Shakti, spices and sexuality

Chillies make for a very powerful and communicative tool in a work titled Desire.

Katharina Kakar explores gender issues through works made of spices, condoms, wax, ash...

Pepper and chillies, cloves and coconuts, wax and ash, perfume and paint — German artist Katharina Kakar redefines and transforms these spices and attempts at exploring their intrinsic nature and cultural significance at an ongoing exhibition titled Crossing the Lakshmana Rekha: Shakti, Sensuality, Sexuality. The artist employs these everyday items to address awareness against grave gender issues of rape, female foeticide, domestic abuse and sexuality through her artworks. “These spices are symbols of feminine power,” she says.

Chillies make for a very powerful and communicative tool in a work titled Desire — a wall hanging made of chillies, copper, horsehair, cloves and acrylic paint. Explaining her choice of ingredients, Katharina asserts, “Red chillies are a potent metaphor for inner heat, desire and passion and is symbolic of female fertility, sexuality as well as rage and makes for an ideal tool to express my thoughts.”

Talking about some of her most cherished works, she says, “December 26, 2012 is a floor installation of wooden items made from a traditional metal workshop and copper rod. This work refers to the December 16 Delhi rape case that triggered protests across the continent and led to a heightened awareness of gender issues in India.”

Her environment gives her ideas for her artworks and constantly inspires her. She explains, “At times, I walk on the beach, and thought processes start, at times I read or see something that inspires me and gives me ideas. I usually note down those ideas and it can take a year or longer, till they find their way into my art. I am constantly inspired by my environment and things around me. Since my environment shapes me as much as I shape it, I am interested in the intrinsic nature of materials around me, I like to play and find ways of transforming objects into something else, playing with the meanings attached to certain materials. It stimulates my curiosity. I also draw, which is my evening meditation.” Katharina was born in Europe but chose to settle in Goa in 2003 with her husband, veteran psychoanalyst Sudhir Kakar.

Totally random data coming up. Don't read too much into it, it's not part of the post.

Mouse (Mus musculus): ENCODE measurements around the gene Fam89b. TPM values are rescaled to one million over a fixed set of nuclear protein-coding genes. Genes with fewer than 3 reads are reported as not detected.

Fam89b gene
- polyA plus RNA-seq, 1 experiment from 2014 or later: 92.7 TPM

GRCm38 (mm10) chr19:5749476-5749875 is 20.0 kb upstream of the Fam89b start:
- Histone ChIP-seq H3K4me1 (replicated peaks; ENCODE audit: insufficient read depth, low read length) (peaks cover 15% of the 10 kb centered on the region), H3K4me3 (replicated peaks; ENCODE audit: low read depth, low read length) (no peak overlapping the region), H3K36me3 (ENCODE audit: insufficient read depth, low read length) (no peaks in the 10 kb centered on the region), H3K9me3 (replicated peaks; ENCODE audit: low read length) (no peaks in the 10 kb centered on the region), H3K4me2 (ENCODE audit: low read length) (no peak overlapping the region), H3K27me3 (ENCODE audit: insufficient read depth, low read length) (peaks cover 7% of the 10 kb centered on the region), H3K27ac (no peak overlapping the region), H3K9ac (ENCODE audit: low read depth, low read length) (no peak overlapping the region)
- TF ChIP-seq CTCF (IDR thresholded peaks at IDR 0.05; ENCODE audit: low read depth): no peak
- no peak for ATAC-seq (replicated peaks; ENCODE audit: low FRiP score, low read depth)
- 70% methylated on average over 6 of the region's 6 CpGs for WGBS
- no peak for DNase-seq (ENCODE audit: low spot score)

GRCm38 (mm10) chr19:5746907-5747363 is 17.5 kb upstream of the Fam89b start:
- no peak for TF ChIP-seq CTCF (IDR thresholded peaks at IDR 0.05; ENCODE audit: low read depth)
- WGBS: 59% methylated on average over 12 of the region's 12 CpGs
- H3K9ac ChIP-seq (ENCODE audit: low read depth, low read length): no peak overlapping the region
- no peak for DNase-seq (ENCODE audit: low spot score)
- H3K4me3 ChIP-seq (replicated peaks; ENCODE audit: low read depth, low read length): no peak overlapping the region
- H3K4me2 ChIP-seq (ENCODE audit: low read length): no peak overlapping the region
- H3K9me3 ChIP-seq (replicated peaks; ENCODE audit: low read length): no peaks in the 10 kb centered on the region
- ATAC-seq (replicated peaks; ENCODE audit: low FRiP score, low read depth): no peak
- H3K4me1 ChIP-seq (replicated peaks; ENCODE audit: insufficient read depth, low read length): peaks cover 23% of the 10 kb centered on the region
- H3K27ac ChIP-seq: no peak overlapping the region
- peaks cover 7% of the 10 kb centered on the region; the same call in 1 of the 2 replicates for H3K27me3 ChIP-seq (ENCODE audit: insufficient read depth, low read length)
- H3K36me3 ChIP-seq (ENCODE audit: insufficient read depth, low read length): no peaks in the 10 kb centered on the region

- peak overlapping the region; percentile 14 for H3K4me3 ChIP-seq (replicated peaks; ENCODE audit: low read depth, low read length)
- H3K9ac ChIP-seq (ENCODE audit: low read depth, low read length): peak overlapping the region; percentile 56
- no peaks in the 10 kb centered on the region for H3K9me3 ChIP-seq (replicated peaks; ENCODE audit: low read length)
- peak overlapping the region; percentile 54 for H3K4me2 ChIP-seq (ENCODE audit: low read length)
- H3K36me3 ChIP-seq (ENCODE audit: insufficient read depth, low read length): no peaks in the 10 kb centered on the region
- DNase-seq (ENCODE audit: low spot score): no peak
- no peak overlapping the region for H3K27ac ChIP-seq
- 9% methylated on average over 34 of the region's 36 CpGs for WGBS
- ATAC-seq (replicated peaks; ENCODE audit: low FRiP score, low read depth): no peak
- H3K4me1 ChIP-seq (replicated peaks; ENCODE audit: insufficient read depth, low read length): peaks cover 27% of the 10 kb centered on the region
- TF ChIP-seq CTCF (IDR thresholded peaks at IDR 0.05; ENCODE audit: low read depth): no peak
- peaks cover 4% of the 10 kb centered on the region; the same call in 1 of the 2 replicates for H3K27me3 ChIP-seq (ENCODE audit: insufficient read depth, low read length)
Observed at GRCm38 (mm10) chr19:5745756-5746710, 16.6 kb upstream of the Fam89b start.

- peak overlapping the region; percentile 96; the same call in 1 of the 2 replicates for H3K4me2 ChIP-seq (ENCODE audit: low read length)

She calls herself a “cultural bridge builder” as living in Germany and India has given her an outsider and insider’s view of both cultures. “My husband loves my work and is very supportive,” she says. As art history and psychoanalysis are interdisciplinary subjects that rely on imagery for their very existence, does that lead to interesting dinner table conversations at home? She quips, “Oh yes! Since I come from a different background, having studied anthropology and comparative religion, we always have debates about issues that matter to us. Visual arts, dreaming, transforming one’s imagination in new bodies of art is another cross-pollination where psychoanalytic thinking is a means that flows into my conceptional work.”

For Katharina, ‘design’ focuses more on decoration, while ‘art’, the way she relates to it, pushes boundaries and demands debate. “Art, unlike design, has been and always will be an advance guard. It often mirrors processes that are taking place in a given time and space,” she says.

Artists who inspire her are too many to name, she says, adding, “However, a few artists whose work encouraged me to start exploring visual arts as a medium of tackling my own inner landscape include Richard Serra’s ‘participatory’ approach; Marina Abramovic’s confronting and drawing the visitor into the artist’s issues of trust, endurance, catharsis and departure; William Kentridge’s ambiguous storytelling and uncertain endings; Christian Boltanski’s raw exposure of loss. There are, of course, also a range of contemporary Indian artists, whose works engage me, such as Anish Kapoor, Anindita Dutta or Riyas Komu’s body of work.”

( Source : deccan chronicle )
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